Underneath my cover, I walk a straight line, returning salutes as I pass. A sergeant salutes and says, “Good morning, Sir.”
A warm glow flushes my cheeks, and I reply, “Good morning!” Closer to work a familiar face draws near and salutes; “Good morning, Ma’am.” A heavy feeling of discontent weighs on me, and I return the salute with the grudging reply, “Good morning.”
I grew up in Arkansas, and knew that many outsiders perceived women there as “barefoot and pregnant” rednecks. That stereotype drove me to move out of the state and join the Army. I wanted to be on an equal footing with men. I found new confidence along the way as my drive to exceed expectations helped me rise through the ranks. Yet, I always had the feeling of being a second class soldier because of my gender.
Males have confidence ingrained in them at an early age. Men are encouraged to stand up for themselves and speak their mind. When they don’t, they are often labeled effeminate or called derogatory terms such as faggot or princess. The “stereotypical male” role is enforced by men as well as women. A woman speaking to a man that seems effeminate will treat him differently.
I elicited slurs such as “tomboy” or “lesbian” because I was seen as a strong female. Although I wore these labels proudly, I never felt as if I measured up to the boys in my class. As a female, I was encouraged by my parents to play sports and follow my interests in math and science. They were very supportive and allowed me to pursue what I wanted. Society, on the other hand, looked down on my pursuit of more stereotypically male interests. After all, women are expected to want to marry and have children.
I always knew that I was not just a strong woman. I have known from an early age that one day I would grow up and be a man. It wasn’t until the past few years that I came to realize that I could do something about it.
Patriarchal dominance in society keeps women from reaching their highest potential. In the military, denying women roles in combat ensured men always held the positions of highest authority. Women were enshrined as something less, trapped beneath a glass ceiling. This is changing now with Secretary Panetta’s historical lifting of the ban of women in combat. However, the mindset of some will never change. Mitigating generations of dogma about women will take time and effort. Bringing young women up to see unlimited role models and opportunities will be a big part of ushering in the next generation of leading women.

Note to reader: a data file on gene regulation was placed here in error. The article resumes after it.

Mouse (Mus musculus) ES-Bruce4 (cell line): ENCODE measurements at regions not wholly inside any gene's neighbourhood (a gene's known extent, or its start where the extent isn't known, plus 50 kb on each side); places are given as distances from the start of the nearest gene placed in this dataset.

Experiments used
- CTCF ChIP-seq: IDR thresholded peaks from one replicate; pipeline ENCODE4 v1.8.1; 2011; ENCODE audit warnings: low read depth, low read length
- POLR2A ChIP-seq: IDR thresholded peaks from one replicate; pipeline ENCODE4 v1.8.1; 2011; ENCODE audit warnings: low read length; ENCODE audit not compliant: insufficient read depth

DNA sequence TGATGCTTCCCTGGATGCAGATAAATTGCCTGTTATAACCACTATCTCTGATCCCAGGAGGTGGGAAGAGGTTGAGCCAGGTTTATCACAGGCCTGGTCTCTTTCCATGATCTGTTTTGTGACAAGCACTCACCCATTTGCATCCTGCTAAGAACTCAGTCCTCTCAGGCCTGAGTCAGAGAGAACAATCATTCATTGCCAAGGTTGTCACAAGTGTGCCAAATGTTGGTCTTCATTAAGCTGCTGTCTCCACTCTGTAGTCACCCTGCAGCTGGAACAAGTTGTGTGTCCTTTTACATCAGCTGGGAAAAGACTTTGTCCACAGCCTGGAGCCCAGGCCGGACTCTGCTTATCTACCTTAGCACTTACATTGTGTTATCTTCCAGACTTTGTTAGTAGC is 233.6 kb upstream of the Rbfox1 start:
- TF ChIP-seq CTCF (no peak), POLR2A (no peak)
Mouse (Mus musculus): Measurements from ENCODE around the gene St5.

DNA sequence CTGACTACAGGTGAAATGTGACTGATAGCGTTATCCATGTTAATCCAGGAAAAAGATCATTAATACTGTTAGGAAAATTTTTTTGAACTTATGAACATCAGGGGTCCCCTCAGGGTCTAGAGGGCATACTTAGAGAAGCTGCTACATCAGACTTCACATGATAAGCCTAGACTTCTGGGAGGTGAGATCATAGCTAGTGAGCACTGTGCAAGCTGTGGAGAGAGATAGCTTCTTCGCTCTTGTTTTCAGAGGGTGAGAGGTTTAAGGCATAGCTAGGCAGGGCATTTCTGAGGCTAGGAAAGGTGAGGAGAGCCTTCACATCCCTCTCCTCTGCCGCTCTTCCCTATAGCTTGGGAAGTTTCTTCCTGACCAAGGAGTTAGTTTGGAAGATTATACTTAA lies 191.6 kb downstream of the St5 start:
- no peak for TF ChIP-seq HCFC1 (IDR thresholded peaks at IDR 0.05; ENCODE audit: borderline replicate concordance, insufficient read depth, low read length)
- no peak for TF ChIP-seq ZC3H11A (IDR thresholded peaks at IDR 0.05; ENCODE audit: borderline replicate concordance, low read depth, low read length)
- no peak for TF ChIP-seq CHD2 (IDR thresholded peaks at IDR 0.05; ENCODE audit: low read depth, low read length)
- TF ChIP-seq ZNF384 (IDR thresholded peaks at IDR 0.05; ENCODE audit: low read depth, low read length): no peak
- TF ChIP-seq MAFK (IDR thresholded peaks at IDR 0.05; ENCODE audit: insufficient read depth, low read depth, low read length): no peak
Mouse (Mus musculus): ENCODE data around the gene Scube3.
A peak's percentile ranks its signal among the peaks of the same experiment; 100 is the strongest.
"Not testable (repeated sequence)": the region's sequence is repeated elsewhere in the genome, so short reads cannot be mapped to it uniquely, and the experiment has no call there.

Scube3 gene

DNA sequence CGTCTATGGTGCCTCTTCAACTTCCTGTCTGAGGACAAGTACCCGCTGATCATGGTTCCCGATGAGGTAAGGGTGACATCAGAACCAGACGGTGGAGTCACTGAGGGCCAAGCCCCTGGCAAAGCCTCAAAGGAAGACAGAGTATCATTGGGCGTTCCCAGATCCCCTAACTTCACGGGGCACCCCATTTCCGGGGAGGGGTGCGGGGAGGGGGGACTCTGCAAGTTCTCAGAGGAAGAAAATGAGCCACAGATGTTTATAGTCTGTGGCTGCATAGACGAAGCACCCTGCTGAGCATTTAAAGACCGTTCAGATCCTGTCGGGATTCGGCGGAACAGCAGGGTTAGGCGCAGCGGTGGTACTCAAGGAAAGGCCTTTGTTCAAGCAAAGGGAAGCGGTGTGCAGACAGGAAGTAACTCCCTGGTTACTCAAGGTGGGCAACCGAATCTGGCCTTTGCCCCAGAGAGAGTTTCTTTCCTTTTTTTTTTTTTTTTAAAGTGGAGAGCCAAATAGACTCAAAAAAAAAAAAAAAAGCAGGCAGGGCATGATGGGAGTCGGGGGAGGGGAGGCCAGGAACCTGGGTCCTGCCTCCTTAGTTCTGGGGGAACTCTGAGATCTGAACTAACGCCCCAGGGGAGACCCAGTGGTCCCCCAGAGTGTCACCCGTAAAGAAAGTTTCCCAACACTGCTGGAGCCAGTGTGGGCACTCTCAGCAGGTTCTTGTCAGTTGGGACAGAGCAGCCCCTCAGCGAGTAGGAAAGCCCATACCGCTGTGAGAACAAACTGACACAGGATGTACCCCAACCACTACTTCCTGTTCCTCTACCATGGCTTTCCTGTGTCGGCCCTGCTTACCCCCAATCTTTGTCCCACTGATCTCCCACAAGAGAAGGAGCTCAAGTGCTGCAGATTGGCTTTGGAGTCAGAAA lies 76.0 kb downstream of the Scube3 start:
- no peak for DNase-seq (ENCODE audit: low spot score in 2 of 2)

As a trans man, I recognize the male privilege that surfaces when I am recognized as male. I am seen as knowledgeable about the mechanics of my truck even if I have no clue what is causing my starter to not turn over. I can buy a new car without having someone try to pull the wool over my eyes. I can call the plumber, and he speaks with me as an equal. Rebecca Solnit observed this too, and wrote:
“Men explain things to me, and to other women, whether or not they know what they’re talking about…every woman knows what I mean. It’s the presumption that makes it hard, at times, for any woman in any field; that keeps women from speaking up and from being heard when they dare; that crushes young women into silence by indicating, the way harassment on the street does, that this is not their world. It trains us in self-doubt and self-limitation just as it exercises men’s unsupported overconfidence.”
Internalized privilege generates the confidence that I exude when returning a salute after being called “sir.” I have no preconceived lack of ability. I can be called upon to run an operation without my superiors thinking I need help. Sometimes, I think all of this may be just in my head. But then, I’ve seen this first-hand far too many times when male officers were chosen over me even though I was more qualified.
I did not transition to gain male privilege. Some lesbians, however, perceive me as a traitor. Inheriting male privilege is a by-product of transitioning from female to male. Hopefully, one day the world will rid itself of the patriarchal mindset. Women are different than men, but everyone should have the same opportunity to excel. Misogyny has no place in our military, and I am gratified leadership is moving to affirm this.
In that moment where I am called “sir”, though, I feel like I can take on the world.
Losing My Past
Explaining the past is difficult for anyone who is transgender. Stories of playing softball for your alma mater become blended with your brother’s experiences playing baseball so you don’t “out” yourself as transgender. Explaining how you busted your knee in high school football becomes a story about playing a powderpuff pick-up game with friends.
Sports are largely separated by gender. The same is true for the military. This will slowly change with women being allowed to serve in combat roles. Today, however, if you went to Marine Corps boot camp in San Diego it labels you as male since no women are sent there for training. You cannot talk about boot camp without exposing who you were – your gender assigned at birth – just as discussing your time on submarines or serving in the infantry would out you.